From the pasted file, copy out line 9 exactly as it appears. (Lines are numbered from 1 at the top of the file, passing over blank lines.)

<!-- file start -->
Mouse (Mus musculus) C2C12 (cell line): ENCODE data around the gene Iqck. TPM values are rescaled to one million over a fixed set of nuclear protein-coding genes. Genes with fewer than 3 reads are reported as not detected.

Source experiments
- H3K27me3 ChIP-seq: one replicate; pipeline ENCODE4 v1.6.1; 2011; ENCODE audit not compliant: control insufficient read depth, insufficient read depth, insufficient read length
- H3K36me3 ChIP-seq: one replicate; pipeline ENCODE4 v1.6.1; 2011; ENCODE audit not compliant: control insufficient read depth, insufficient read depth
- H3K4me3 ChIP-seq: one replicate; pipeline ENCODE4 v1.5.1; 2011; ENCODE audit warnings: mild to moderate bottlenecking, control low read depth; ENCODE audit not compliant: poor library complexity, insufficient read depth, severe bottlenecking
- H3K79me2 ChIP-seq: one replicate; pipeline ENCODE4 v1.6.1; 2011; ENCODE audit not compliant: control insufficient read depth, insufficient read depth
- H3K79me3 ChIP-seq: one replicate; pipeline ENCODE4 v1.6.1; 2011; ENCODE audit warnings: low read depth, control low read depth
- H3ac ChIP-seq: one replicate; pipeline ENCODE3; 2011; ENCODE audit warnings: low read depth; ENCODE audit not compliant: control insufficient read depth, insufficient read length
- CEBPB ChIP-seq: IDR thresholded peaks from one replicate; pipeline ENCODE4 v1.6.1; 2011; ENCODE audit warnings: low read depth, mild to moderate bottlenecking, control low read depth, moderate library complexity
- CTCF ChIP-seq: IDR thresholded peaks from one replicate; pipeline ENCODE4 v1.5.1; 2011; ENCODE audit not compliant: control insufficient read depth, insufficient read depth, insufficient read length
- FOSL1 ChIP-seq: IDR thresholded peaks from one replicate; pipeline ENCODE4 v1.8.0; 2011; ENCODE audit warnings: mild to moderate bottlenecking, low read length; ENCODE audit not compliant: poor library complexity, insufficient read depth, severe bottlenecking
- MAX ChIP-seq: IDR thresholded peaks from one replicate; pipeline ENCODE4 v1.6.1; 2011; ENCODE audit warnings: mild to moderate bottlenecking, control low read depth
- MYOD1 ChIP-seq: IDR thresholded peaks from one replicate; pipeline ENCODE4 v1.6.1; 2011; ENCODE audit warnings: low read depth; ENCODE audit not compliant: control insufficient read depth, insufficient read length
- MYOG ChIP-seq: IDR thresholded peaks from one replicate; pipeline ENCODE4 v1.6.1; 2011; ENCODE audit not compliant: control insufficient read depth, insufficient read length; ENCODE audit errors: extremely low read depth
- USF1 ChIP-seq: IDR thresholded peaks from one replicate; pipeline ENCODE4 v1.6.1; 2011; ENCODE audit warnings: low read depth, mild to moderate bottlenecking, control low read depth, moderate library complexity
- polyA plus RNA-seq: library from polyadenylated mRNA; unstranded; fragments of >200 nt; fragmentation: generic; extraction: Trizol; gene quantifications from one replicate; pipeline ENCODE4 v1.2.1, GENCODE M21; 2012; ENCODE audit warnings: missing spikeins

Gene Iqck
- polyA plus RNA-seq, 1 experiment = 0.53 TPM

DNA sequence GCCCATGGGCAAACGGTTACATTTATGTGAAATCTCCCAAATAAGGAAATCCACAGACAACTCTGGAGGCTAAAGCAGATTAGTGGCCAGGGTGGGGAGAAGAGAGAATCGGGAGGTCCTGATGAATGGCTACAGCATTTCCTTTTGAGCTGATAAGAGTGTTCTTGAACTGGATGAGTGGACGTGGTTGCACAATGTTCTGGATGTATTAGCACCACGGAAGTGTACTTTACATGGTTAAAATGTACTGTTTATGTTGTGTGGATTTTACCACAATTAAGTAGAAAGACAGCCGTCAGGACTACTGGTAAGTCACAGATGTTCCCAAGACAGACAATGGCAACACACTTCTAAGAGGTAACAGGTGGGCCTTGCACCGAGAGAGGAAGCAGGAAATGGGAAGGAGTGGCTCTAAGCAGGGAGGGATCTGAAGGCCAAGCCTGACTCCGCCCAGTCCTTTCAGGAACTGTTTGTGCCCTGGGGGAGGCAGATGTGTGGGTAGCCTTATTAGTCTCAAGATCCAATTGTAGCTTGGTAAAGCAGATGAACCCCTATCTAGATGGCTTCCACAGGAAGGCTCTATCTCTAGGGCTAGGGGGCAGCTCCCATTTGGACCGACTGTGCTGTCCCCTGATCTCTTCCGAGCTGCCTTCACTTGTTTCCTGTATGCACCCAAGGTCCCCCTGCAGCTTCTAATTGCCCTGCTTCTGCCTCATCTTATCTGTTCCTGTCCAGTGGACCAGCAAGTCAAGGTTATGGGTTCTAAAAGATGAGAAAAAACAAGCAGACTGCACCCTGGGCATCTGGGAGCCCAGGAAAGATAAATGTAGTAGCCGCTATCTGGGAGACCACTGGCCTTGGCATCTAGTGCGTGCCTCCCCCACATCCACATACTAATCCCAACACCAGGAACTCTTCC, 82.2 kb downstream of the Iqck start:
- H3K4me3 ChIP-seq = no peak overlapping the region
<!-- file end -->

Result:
- CEBPB ChIP-seq: IDR thresholded peaks from one replicate; pipeline ENCODE4 v1.6.1; 2011; ENCODE audit warnings: low read depth, mild to moderate bottlenecking, control low read depth, moderate library complexity